FARGO, N.D. (Valley News Live) A divisive debate about where high school girls and boys should, and shouldn't dance is leading to a possible law suit for the Minnesota State High School League.
It's over a Wisconsin boy barred from dancing with his team in Minnesota.
The law firm representing the boy said the Minnesota High School League is violating his constitutional rights.
Kaiden Johnson a 15-year-old high school student in Wisconsin is barred from dancing with his team when he crosses state lines into Minnesota. His legal team said it doesn't make sense, in Minnesota girls can play football, but boys can't dance. Now, dancers here are weighing in on who should be allowed to take the floor.
Bonnie Haney has been teaching dance for, "many, many, years," she said.
She's getting her dancers ready for the nutcracker ballet in their holiday show. In a sport usually dominated by girls.
"Men come in an steal the show sometimes," Shawn Viseth said.
Today, it's the boys in the spotlight.
While they're focusing on ballet now, Haney said she's taught it all.
"Ballet, tap, jazz, hip hop, Irish celtic dance...," she said.
She could go on... but, it's not just the type of dances that are different.
"It's all different types of dance all different people," Haney said.
Which is why she was surprised to hear the Minnesota State High School League is keeping a boy from competing.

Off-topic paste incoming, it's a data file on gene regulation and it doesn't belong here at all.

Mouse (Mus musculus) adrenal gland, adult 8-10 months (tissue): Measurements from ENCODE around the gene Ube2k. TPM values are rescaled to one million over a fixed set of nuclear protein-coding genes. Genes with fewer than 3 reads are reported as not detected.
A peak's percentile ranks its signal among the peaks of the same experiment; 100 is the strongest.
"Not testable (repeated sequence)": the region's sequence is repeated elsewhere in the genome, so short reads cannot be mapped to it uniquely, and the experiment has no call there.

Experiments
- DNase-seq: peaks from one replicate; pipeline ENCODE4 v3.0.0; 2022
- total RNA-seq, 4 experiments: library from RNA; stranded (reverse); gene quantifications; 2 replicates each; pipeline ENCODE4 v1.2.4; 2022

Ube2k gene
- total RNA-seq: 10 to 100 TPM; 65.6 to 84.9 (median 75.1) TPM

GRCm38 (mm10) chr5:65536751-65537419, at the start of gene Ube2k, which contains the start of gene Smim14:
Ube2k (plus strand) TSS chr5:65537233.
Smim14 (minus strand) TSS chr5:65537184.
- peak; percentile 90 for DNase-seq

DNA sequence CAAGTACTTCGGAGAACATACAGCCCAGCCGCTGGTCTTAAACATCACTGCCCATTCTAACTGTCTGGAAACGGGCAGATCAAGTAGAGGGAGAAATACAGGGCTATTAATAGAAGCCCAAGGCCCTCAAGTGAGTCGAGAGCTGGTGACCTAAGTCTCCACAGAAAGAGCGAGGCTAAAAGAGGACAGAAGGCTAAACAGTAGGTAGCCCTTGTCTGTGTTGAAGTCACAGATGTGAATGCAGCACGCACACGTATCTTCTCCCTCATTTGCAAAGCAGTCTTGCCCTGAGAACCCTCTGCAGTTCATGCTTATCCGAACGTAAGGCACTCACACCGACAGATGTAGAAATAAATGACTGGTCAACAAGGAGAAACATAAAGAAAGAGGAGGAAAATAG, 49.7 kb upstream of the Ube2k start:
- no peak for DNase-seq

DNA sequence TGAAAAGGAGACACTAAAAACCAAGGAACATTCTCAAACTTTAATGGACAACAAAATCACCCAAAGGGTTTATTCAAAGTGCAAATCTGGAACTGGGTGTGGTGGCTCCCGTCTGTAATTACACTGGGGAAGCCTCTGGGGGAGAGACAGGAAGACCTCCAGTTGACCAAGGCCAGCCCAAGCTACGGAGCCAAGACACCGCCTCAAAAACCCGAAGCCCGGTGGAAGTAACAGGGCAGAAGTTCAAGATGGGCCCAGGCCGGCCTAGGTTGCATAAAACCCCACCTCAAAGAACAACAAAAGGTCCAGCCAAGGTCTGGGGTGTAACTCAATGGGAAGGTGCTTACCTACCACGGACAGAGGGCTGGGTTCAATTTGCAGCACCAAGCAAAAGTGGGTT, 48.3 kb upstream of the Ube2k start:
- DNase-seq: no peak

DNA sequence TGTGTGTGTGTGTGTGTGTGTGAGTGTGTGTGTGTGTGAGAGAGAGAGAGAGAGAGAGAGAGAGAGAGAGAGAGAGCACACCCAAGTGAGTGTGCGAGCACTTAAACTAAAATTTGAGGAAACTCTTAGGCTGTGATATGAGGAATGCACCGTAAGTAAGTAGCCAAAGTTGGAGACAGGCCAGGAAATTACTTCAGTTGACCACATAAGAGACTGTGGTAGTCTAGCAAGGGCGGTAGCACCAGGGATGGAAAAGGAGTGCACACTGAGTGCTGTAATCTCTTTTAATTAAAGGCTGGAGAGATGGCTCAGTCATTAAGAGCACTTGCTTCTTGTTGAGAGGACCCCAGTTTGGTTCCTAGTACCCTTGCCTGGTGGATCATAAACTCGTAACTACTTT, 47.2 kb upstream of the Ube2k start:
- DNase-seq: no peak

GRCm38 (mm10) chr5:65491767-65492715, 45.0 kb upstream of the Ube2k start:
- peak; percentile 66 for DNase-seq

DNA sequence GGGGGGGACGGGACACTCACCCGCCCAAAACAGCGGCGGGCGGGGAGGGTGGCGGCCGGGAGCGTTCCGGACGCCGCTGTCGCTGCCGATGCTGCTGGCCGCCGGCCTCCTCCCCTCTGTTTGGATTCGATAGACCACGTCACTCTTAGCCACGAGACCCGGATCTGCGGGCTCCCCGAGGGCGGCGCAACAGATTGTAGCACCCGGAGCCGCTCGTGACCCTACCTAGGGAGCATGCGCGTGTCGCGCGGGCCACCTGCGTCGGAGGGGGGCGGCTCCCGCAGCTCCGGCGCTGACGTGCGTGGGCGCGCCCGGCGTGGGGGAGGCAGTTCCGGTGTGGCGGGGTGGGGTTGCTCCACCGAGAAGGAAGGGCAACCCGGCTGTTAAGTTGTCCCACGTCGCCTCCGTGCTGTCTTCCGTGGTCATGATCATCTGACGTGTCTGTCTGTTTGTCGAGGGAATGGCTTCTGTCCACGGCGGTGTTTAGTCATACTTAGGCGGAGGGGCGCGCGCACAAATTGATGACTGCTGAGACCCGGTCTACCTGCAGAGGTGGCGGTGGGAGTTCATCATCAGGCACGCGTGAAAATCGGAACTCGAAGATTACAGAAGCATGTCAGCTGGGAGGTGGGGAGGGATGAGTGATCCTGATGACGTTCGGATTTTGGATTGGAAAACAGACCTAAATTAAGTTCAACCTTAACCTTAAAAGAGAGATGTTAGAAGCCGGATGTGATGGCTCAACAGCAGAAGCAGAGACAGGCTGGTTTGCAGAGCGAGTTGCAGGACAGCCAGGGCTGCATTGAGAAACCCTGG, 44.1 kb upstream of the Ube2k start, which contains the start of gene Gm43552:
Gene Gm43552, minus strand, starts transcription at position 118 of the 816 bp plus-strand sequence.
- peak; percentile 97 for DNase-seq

"I'm kind of surprised because I haven't even heard of this myself. I've known some guys that are on competition teams and they really, so many times, really welcomed it," Haney said.
These guys, say they've only ever had good experiences in the dance studio. But, are befuddled about the situation in Minnesota.
"It's really, really odd to me. I just don't understand why they won't let him dance," Viseth said.
We asked the Moorhead high school dance team if they've ever encountered something like this, the coach their said, they openly encourage guys to try dancing and are even open to the idea of them competing.
The Pacific Legal Foundation, the firm representing the Wisconsin boy, said they need to change the rules or get sued.
The law firm said they have until November 3rd to re-write their rules or face litigation.